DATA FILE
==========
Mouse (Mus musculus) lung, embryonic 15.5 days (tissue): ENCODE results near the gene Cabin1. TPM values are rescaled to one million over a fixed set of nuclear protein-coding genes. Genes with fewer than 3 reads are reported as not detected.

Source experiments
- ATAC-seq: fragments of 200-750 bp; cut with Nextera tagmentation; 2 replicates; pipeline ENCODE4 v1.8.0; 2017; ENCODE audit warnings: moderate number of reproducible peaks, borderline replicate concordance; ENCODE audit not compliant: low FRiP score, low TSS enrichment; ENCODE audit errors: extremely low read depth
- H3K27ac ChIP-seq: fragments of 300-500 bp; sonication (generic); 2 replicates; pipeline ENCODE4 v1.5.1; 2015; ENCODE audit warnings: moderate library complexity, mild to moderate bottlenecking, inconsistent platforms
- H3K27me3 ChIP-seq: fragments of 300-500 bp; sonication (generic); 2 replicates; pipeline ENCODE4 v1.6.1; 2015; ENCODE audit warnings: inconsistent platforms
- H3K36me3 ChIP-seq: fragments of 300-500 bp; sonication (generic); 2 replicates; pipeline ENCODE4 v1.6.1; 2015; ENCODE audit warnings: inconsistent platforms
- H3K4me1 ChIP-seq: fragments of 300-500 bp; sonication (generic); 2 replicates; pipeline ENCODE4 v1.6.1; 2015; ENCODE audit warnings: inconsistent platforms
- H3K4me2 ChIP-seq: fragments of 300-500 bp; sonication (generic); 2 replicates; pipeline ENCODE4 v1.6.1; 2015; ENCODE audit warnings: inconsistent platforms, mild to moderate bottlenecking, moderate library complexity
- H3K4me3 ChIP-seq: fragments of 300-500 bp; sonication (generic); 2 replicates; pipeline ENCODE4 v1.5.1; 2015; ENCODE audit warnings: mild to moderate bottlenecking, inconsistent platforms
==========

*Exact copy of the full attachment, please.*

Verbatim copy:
Mouse (Mus musculus) lung, embryonic 15.5 days (tissue): ENCODE results near the gene Cabin1. TPM values are rescaled to one million over a fixed set of nuclear protein-coding genes. Genes with fewer than 3 reads are reported as not detected.

Source experiments
- ATAC-seq: fragments of 200-750 bp; cut with Nextera tagmentation; 2 replicates; pipeline ENCODE4 v1.8.0; 2017; ENCODE audit warnings: moderate number of reproducible peaks, borderline replicate concordance; ENCODE audit not compliant: low FRiP score, low TSS enrichment; ENCODE audit errors: extremely low read depth
- H3K27ac ChIP-seq: fragments of 300-500 bp; sonication (generic); 2 replicates; pipeline ENCODE4 v1.5.1; 2015; ENCODE audit warnings: moderate library complexity, mild to moderate bottlenecking, inconsistent platforms
- H3K27me3 ChIP-seq: fragments of 300-500 bp; sonication (generic); 2 replicates; pipeline ENCODE4 v1.6.1; 2015; ENCODE audit warnings: inconsistent platforms
- H3K36me3 ChIP-seq: fragments of 300-500 bp; sonication (generic); 2 replicates; pipeline ENCODE4 v1.6.1; 2015; ENCODE audit warnings: inconsistent platforms
- H3K4me1 ChIP-seq: fragments of 300-500 bp; sonication (generic); 2 replicates; pipeline ENCODE4 v1.6.1; 2015; ENCODE audit warnings: inconsistent platforms
- H3K4me2 ChIP-seq: fragments of 300-500 bp; sonication (generic); 2 replicates; pipeline ENCODE4 v1.6.1; 2015; ENCODE audit warnings: inconsistent platforms, mild to moderate bottlenecking, moderate library complexity
- H3K4me3 ChIP-seq: fragments of 300-500 bp; sonication (generic); 2 replicates; pipeline ENCODE4 v1.5.1; 2015; ENCODE audit warnings: mild to moderate bottlenecking, inconsistent platforms